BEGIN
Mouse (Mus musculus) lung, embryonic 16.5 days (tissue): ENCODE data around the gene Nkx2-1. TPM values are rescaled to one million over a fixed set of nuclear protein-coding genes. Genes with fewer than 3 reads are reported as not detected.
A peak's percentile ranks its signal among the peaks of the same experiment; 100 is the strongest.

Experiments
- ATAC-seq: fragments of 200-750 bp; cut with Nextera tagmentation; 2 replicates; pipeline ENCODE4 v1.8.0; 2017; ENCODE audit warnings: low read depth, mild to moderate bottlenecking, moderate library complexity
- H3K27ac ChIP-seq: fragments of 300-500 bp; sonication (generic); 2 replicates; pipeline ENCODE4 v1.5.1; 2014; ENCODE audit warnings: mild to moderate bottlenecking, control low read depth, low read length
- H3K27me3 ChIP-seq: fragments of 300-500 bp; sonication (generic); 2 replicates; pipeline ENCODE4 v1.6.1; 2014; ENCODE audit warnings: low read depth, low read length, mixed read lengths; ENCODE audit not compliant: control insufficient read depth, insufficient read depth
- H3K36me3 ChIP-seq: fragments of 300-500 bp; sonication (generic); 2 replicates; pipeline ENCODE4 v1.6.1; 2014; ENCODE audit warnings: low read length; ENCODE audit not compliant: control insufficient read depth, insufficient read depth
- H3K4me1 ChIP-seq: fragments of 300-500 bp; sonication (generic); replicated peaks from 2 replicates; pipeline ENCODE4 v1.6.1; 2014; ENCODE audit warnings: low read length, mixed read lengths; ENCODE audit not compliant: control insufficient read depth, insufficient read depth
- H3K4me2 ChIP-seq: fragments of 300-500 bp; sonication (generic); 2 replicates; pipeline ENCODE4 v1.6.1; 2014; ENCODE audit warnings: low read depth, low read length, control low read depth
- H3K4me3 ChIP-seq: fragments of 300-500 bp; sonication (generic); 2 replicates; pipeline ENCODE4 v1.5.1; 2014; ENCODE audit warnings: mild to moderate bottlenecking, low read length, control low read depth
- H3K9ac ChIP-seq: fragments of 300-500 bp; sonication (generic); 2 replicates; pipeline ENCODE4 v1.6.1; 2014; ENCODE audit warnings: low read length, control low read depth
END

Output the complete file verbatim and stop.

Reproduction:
Mouse (Mus musculus) lung, embryonic 16.5 days (tissue): ENCODE data around the gene Nkx2-1. TPM values are rescaled to one million over a fixed set of nuclear protein-coding genes. Genes with fewer than 3 reads are reported as not detected.
A peak's percentile ranks its signal among the peaks of the same experiment; 100 is the strongest.

Experiments
- ATAC-seq: fragments of 200-750 bp; cut with Nextera tagmentation; 2 replicates; pipeline ENCODE4 v1.8.0; 2017; ENCODE audit warnings: low read depth, mild to moderate bottlenecking, moderate library complexity
- H3K27ac ChIP-seq: fragments of 300-500 bp; sonication (generic); 2 replicates; pipeline ENCODE4 v1.5.1; 2014; ENCODE audit warnings: mild to moderate bottlenecking, control low read depth, low read length
- H3K27me3 ChIP-seq: fragments of 300-500 bp; sonication (generic); 2 replicates; pipeline ENCODE4 v1.6.1; 2014; ENCODE audit warnings: low read depth, low read length, mixed read lengths; ENCODE audit not compliant: control insufficient read depth, insufficient read depth
- H3K36me3 ChIP-seq: fragments of 300-500 bp; sonication (generic); 2 replicates; pipeline ENCODE4 v1.6.1; 2014; ENCODE audit warnings: low read length; ENCODE audit not compliant: control insufficient read depth, insufficient read depth
- H3K4me1 ChIP-seq: fragments of 300-500 bp; sonication (generic); replicated peaks from 2 replicates; pipeline ENCODE4 v1.6.1; 2014; ENCODE audit warnings: low read length, mixed read lengths; ENCODE audit not compliant: control insufficient read depth, insufficient read depth
- H3K4me2 ChIP-seq: fragments of 300-500 bp; sonication (generic); 2 replicates; pipeline ENCODE4 v1.6.1; 2014; ENCODE audit warnings: low read depth, low read length, control low read depth
- H3K4me3 ChIP-seq: fragments of 300-500 bp; sonication (generic); 2 replicates; pipeline ENCODE4 v1.5.1; 2014; ENCODE audit warnings: mild to moderate bottlenecking, low read length, control low read depth
- H3K9ac ChIP-seq: fragments of 300-500 bp; sonication (generic); 2 replicates; pipeline ENCODE4 v1.6.1; 2014; ENCODE audit warnings: low read length, control low read depth